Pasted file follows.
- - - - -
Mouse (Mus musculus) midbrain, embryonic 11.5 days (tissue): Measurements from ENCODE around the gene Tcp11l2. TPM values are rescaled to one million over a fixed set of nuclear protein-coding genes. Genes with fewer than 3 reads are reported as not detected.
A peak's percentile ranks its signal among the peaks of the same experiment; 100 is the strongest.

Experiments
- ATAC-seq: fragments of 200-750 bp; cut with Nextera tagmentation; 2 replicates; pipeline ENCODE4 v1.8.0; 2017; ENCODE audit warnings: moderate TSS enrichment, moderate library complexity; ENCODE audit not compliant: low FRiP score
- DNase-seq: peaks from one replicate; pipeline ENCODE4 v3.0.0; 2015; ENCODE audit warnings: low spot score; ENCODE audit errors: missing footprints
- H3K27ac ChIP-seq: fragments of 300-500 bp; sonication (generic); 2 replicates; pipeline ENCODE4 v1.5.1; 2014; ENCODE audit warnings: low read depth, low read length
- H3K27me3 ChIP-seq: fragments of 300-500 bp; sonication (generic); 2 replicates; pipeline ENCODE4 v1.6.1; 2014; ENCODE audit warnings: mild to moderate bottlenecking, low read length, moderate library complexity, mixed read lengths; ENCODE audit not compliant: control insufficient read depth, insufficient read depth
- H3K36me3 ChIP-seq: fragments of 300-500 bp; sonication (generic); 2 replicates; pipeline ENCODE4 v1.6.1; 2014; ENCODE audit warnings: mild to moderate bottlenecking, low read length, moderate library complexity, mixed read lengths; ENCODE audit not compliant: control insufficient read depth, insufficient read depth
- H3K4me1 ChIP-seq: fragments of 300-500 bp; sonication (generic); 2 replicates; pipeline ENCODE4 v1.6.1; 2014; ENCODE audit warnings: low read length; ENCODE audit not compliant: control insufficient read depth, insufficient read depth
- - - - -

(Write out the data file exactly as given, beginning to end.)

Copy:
Mouse (Mus musculus) midbrain, embryonic 11.5 days (tissue): Measurements from ENCODE around the gene Tcp11l2. TPM values are rescaled to one million over a fixed set of nuclear protein-coding genes. Genes with fewer than 3 reads are reported as not detected.
A peak's percentile ranks its signal among the peaks of the same experiment; 100 is the strongest.

Experiments
- ATAC-seq: fragments of 200-750 bp; cut with Nextera tagmentation; 2 replicates; pipeline ENCODE4 v1.8.0; 2017; ENCODE audit warnings: moderate TSS enrichment, moderate library complexity; ENCODE audit not compliant: low FRiP score
- DNase-seq: peaks from one replicate; pipeline ENCODE4 v3.0.0; 2015; ENCODE audit warnings: low spot score; ENCODE audit errors: missing footprints
- H3K27ac ChIP-seq: fragments of 300-500 bp; sonication (generic); 2 replicates; pipeline ENCODE4 v1.5.1; 2014; ENCODE audit warnings: low read depth, low read length
- H3K27me3 ChIP-seq: fragments of 300-500 bp; sonication (generic); 2 replicates; pipeline ENCODE4 v1.6.1; 2014; ENCODE audit warnings: mild to moderate bottlenecking, low read length, moderate library complexity, mixed read lengths; ENCODE audit not compliant: control insufficient read depth, insufficient read depth
- H3K36me3 ChIP-seq: fragments of 300-500 bp; sonication (generic); 2 replicates; pipeline ENCODE4 v1.6.1; 2014; ENCODE audit warnings: mild to moderate bottlenecking, low read length, moderate library complexity, mixed read lengths; ENCODE audit not compliant: control insufficient read depth, insufficient read depth
- H3K4me1 ChIP-seq: fragments of 300-500 bp; sonication (generic); 2 replicates; pipeline ENCODE4 v1.6.1; 2014; ENCODE audit warnings: low read length; ENCODE audit not compliant: control insufficient read depth, insufficient read depth